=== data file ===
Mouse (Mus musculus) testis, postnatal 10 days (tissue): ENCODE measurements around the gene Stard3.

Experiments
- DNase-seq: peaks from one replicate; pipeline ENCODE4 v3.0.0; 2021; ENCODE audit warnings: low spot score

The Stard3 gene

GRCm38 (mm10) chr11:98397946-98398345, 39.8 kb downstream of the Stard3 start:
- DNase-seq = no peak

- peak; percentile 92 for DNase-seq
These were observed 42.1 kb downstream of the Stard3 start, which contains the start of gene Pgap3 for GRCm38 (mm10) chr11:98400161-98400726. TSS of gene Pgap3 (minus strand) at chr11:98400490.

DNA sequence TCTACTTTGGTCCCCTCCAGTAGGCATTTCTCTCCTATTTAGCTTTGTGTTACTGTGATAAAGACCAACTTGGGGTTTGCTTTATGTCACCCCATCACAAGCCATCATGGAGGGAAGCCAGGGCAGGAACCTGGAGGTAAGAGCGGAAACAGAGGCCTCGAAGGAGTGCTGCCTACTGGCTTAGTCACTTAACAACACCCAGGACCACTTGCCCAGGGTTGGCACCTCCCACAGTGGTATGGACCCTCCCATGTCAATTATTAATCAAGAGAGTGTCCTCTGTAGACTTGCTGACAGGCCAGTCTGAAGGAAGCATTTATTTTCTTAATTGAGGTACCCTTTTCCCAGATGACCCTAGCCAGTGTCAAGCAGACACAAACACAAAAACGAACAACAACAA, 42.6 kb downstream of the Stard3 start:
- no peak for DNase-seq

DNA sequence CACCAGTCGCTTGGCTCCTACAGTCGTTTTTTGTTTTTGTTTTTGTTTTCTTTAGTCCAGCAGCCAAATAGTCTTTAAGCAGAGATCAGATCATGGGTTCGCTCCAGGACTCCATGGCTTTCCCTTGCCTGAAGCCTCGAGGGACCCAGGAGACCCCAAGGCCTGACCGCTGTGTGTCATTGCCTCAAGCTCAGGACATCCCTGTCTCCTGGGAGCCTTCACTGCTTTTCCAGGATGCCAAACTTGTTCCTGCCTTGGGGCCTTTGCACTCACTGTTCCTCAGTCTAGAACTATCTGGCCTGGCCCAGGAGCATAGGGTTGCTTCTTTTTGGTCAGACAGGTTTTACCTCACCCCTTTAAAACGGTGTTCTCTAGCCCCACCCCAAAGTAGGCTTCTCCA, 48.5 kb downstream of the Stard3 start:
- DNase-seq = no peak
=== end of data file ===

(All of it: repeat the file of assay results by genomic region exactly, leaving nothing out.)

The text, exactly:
Mouse (Mus musculus) testis, postnatal 10 days (tissue): ENCODE measurements around the gene Stard3.

Experiments
- DNase-seq: peaks from one replicate; pipeline ENCODE4 v3.0.0; 2021; ENCODE audit warnings: low spot score

The Stard3 gene

GRCm38 (mm10) chr11:98397946-98398345, 39.8 kb downstream of the Stard3 start:
- DNase-seq = no peak

- peak; percentile 92 for DNase-seq
These were observed 42.1 kb downstream of the Stard3 start, which contains the start of gene Pgap3 for GRCm38 (mm10) chr11:98400161-98400726. TSS of gene Pgap3 (minus strand) at chr11:98400490.

DNA sequence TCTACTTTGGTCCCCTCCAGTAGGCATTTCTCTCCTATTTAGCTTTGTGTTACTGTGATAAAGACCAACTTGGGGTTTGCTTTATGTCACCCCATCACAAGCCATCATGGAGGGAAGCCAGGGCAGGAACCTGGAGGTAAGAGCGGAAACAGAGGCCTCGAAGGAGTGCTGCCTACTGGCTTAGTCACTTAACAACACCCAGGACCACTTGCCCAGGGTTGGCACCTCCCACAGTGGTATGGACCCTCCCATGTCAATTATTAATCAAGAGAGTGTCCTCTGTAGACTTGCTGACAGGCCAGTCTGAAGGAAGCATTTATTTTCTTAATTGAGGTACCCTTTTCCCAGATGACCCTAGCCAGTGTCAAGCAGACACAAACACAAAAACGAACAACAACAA, 42.6 kb downstream of the Stard3 start:
- no peak for DNase-seq

DNA sequence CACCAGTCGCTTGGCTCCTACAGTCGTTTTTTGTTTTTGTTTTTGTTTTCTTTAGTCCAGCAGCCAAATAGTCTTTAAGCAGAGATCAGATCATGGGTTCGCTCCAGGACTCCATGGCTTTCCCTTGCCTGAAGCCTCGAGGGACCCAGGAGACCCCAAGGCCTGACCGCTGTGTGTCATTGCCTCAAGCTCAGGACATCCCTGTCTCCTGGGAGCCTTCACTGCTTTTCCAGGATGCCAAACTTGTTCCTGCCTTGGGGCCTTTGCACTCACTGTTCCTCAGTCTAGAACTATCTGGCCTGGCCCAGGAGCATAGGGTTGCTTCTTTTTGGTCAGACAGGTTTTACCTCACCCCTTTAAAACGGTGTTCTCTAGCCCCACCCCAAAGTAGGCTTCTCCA, 48.5 kb downstream of the Stard3 start:
- DNase-seq = no peak